In a gruesome case of recidivism, prisoner released under recent amnesty batters his daughter to death

A man who was imprisoned for stabbing his wife a year ago murdered his daughter after his release from prison under a recently enacted amnesty, DHA reported.

Müslüm Aslan, 33, who was jailed last year because he had stabbed his wife, Rukiye Aslan, with whom he had argued, was released following an amnesty passed by the legislature on April 14 aimed at preventing the spread of the coronavirus in Turkey’s overcrowded prisons.

Aslan took his three children from his in-laws’ house to his own home. He beat his eldest daughter, Ceylan, aged 9, with a hose. Leaving his battered daughter on the floor, he called police and reported what he had done. He then brought his other children, Yusuf İlker (7) and Bünyamin (5), back to his wife, who had filed for divorce and was living with her parents.

Arriving at the man’s house after the call, the police had emergency services transport Ceylan to a hospital and detained Müslüm Aslan, who had fled to a park. He appeared in court after his interrogation, was arrested and jailed.

Meanwhile, it was determined during a crime scene investigation that Müslüm Aslan had cut down a curtain splattered with his daughter’s blood after the incident and burned it in a stove.

Ceylan, who was critically injured in the beating and put in intensive care, could not be saved despite the best efforts of the doctors. Her body was sent to the Institute of Forensic Medicine for autopsy.

Rukiye Aslan, continuing to live in her father’s house with her remaining two children after her daughter’s death, said she had constantly been abused by her husband during their entire marriage. “Last month, in Ramadan, he cut my throat with some scissors and beat me. I took my children to my father’s house. I barely survived the attack. I filed for divorce and also filed a criminal complaint. The police then captured Müslüm and put him in prison. After his release he said to me, ‘Let’s settle our problems and reconcile,’ but I refused,” the woman said.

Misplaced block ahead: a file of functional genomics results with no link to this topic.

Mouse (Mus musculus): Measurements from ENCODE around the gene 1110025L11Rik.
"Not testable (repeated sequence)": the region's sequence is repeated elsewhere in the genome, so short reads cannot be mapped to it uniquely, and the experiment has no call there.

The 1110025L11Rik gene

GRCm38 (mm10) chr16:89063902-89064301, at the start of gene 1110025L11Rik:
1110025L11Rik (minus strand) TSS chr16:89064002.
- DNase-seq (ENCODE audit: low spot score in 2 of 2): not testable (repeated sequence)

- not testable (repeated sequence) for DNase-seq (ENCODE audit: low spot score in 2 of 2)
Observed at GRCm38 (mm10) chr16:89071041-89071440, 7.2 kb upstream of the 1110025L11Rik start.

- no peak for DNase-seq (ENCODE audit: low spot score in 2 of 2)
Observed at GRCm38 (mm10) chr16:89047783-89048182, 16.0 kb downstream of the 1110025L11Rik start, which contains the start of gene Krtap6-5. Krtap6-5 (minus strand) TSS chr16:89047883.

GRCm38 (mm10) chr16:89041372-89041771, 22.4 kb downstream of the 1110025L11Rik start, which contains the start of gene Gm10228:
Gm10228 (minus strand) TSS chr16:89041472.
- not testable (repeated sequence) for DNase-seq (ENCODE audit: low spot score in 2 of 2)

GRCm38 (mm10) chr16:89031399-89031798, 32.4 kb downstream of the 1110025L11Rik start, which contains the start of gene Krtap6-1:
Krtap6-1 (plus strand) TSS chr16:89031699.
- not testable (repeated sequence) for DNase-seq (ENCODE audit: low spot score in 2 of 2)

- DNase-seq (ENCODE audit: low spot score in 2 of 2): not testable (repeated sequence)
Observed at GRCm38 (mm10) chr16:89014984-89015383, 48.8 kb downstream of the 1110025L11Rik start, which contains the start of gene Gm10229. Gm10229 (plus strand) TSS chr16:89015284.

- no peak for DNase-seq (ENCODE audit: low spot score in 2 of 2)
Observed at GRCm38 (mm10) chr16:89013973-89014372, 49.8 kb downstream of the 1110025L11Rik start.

According to Rukiye Aslan, her husband wanted to take the children for a few days after his release. “I let him take the children because he is, after all, their father. But when I asked him to send them back, he procrastinated. He used violence against my children all the time. He hung my elder daughter from a wall by her arms, then battered her with a hose. Leaving Ceylan in a pool of blood on the floor, he took a taxi and left my two sons in front of our house and then ran away. My daughter is dead. I want this murderer to be punished,” she said.

Müslüm Aslan is one of the tens of thousands of prisoners released from prison following an amnesty passed by the Turkish parliament to curb the spread of the coronavirus in the country’s overcrowded prisons.

The amnesty, which provides the possibility of early parole or house arrest for a broad range of offenders yet excludes political prisoners, among whom are tens of thousands of journalists, lawyers, politicians, academics, human right defenders and civil servants indicted or convicted under the country’s controversial and broadly interpreted anti-terrorism laws, has been harshly criticized.

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